How Rohit Sharma is leading an Indian revolution in T20 cricket


After India suffered an early exit in the 2021 T20 World Cup in the UAE, Rohit Sharma and Rahul Dravid took charge of the side and recognized the need to shrug off their old safety-first approach and adopt a more gung-ho one. Captain Rohit has led the way, going harder at the top than ever before.

“After the T20 World Cup in Dubai, when we didn’t qualify, we felt that there needs to be a change in our attitude, in our approach in how we play the game,” Rohit recently told Star Sports on the Follow the Blues show. “So, we had a clear message given to the boys and they were ready to accept the challenge. If the messages are clear from the captain and the coach, and where the team is trying to head, the individuals will definitely try and do that . And for that they need freedom, they need clarity, which is what we are trying to do. We are trying to give them as much freedom as possible.”

From January 2019 to until the end of the T20 World Cup in November 2021, Rohit’s first-ten-ball strike rate was 119.6. Although that was higher than his first-ten-ball strike rate of 108.20 from his T20I debut in September 2007 to December 2018, it was still behind the curve.

However, since July this year, after recovering from Covid-19, Rohit has dashed out of the blocks, with that strike rate jumping up to 153.60 – the third best among openers who have played at least five T20I innings against current Full-Member nations . Globally, only England’s Jos Buttler (169) and Ireland’s Paul Stirling (166) are ahead of Rohit on this list.

Rohit’s overall T20I strike rate in the powerplay also illustrates the change in his approach. From January 2019 to the end of last year’s T20 World Cup in November, he had struck at 139.07 in the first six overs in T20Is. Since the start of 2022, that T20I powerplay strike rate has also jumped up to 147.82 – the best among openers who have played at least ten innings this year. West Indies’ Kyle Mayers (143.33), Zimbabwe’s Regis Chakabva (137.60), Stirling (129.74) and Andy Balbirnie, also from Ireland (128.49), are the others in the top five on this list.

Rohit’s most recent T20I innings in the fourth game against West Indies at Lauderhill in Florida was an excellent example of India staying true to their new style of batting. After realizing that there was no swing or seam movement on offer for both Dominic Drakes and Obed McCoy, Rohit lined them up and played some high-risk shots that fetched him high reward.

He first backed away against Drakes, then advanced at him, taking a fullish ball from middle stump and belting it straight down the ground, leaving Suryakumar Yadav ducking for cover. Then, when McCoy hit an in-between length outside off, from over the wicket, Rohit opened up his hips and unleashed a full-blooded slog over midwicket for six. He was hitting against the angle and across the line – a risk that resulted in his wicket in St Kitts – but he still went for it and that’s the rub.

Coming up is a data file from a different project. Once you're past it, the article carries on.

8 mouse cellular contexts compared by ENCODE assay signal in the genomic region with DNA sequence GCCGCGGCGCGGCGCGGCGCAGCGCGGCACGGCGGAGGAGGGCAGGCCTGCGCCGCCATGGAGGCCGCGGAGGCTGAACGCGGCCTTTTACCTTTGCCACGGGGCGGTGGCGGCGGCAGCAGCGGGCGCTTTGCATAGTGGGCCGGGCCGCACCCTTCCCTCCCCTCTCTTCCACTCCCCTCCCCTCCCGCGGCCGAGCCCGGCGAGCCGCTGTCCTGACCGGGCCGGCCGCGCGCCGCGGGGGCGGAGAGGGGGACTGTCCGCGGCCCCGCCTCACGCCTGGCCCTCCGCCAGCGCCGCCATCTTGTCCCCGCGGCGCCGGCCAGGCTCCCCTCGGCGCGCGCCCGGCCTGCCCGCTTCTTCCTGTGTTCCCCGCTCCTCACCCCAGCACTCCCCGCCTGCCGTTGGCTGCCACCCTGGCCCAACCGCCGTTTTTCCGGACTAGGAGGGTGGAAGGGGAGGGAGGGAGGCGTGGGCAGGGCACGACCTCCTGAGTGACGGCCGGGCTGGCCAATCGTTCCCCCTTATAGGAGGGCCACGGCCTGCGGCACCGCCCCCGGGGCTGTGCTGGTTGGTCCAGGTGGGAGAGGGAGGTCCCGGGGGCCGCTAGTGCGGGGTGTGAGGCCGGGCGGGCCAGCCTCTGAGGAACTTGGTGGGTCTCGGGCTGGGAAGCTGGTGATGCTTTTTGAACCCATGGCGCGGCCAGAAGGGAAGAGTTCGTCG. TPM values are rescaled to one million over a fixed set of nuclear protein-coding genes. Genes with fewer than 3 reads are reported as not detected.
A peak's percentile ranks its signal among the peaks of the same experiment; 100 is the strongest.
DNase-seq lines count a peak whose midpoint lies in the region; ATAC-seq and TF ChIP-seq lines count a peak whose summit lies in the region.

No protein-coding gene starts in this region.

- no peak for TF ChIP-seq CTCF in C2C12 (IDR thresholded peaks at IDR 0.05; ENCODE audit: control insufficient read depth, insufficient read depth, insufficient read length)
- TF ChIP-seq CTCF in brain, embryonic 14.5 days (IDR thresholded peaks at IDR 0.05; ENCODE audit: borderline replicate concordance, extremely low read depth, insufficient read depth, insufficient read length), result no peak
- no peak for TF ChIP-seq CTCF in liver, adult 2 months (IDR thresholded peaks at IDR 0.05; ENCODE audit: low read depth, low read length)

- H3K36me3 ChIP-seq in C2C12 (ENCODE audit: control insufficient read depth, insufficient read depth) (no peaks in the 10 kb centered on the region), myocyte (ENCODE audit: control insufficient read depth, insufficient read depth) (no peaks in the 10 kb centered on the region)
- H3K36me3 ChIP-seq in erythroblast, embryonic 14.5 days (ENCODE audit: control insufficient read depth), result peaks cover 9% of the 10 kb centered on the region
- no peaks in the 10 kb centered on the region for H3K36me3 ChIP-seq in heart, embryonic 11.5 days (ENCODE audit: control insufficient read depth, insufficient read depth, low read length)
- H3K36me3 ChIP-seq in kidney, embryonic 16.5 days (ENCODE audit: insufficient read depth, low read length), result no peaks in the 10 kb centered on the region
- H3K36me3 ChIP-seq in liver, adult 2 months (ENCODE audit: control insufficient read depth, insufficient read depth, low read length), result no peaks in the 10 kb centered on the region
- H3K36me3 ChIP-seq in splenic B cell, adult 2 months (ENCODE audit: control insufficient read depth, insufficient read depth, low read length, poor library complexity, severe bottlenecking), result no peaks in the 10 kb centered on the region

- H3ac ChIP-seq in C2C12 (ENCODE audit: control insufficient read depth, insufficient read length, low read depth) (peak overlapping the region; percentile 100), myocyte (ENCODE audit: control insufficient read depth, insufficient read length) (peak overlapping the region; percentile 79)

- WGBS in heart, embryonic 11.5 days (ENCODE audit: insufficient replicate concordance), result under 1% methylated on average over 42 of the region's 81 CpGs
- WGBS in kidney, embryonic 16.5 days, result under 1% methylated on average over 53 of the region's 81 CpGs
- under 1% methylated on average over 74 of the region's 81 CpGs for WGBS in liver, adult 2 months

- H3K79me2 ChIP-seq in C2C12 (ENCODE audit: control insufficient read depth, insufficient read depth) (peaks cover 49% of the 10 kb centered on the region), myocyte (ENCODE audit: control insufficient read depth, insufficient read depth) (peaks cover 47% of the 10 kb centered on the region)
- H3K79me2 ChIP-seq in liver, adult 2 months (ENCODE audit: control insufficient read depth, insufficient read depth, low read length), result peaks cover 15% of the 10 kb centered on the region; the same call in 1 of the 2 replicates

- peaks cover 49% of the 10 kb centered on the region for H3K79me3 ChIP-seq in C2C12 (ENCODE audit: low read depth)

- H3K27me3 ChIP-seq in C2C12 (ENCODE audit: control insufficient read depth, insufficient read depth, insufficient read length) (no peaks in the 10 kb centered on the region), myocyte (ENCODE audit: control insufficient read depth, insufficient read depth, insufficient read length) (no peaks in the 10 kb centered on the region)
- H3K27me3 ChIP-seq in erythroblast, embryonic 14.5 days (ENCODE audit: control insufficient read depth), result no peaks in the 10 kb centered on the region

Rohit raced to 27 off 13 balls in four overs. He had the option to sit back and play out Akeal Hosein, West Indies’ premier spinner and their most economical bowler since his T20I debut last July. Rohit, however, slogged once again, launching Hosein against the turn over wide long-on for six more. It took India past fifty in 27 balls, but given the small boundaries at the venue, Rohit understood that he had to keep going hard to set India up for an above-par total.

He backed away next ball and aimed to pump Hosein over extra-cover, but the spinner had gone wide of the crease and turned one past the outside edge to hit the off stump. Rohit was dismissed for 33 off 16 balls, but he was the only Indian batter to strike at over 200 on a pitch that slowed down later in the day.

Rohit had struck at a similarly rapid clip when he scored 40 off 19 balls against West Indies in Kolkata and 31 off 20 against England in Birmingham earlier this year. Rohit and coach Dravid have also given the rest of the India batters the freedom and security to bat in similar fashion, despite the odd failure.

In T20Is in 2022, India have scored at a rate of 9.29 per over, their best in a year where they have played more than one match. Only New Zealand (9.83) have scored at a faster rate.

“When he [Dravid] became the coach here, we met and we sat together in a room for a while and we discussed how we want to take this team forward,” Rohit said.” He was pretty much on the same thought process of what I was thinking. So, it made it [a] little easier for me to give out the clear messages to the boys because we don’t want to create any confusion amongst the group.

“That is something we spoke about and of course we wanted to change our style of cricket as well. We wanted to play in a certain way in all three formats and he was ready to accept all of that. So far, it has been really , really good. I’m looking forward to achieving something really, really great under his coaching.”

India have won six of their seven bilateral T20I series since the last T20 World Cup – the one against South Africa was shared after rain had washed out the decider in Bengaluru in June – with their new approach.

Can they sustain it and achieve that greatness when a world title is on the line in Australia? That will be the biggest challenge for Rohit and co.

Stats inputs from Shiva Jayaraman

Deivarayan Muthu is a sub-editor at ESPNcricinfo

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